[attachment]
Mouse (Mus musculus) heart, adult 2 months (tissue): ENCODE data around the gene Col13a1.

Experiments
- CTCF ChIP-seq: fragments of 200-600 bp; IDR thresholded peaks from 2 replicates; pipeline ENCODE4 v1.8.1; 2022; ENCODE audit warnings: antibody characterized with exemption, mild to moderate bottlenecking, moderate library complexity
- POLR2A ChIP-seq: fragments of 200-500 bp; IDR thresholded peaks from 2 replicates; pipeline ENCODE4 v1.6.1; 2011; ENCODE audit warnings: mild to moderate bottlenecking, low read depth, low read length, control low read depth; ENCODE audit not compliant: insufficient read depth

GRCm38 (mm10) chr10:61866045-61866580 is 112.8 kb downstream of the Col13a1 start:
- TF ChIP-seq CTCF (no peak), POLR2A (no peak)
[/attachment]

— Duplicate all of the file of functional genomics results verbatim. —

Mouse (Mus musculus) heart, adult 2 months (tissue): ENCODE data around the gene Col13a1.

Experiments
- CTCF ChIP-seq: fragments of 200-600 bp; IDR thresholded peaks from 2 replicates; pipeline ENCODE4 v1.8.1; 2022; ENCODE audit warnings: antibody characterized with exemption, mild to moderate bottlenecking, moderate library complexity
- POLR2A ChIP-seq: fragments of 200-500 bp; IDR thresholded peaks from 2 replicates; pipeline ENCODE4 v1.6.1; 2011; ENCODE audit warnings: mild to moderate bottlenecking, low read depth, low read length, control low read depth; ENCODE audit not compliant: insufficient read depth

GRCm38 (mm10) chr10:61866045-61866580 is 112.8 kb downstream of the Col13a1 start:
- TF ChIP-seq CTCF (no peak), POLR2A (no peak)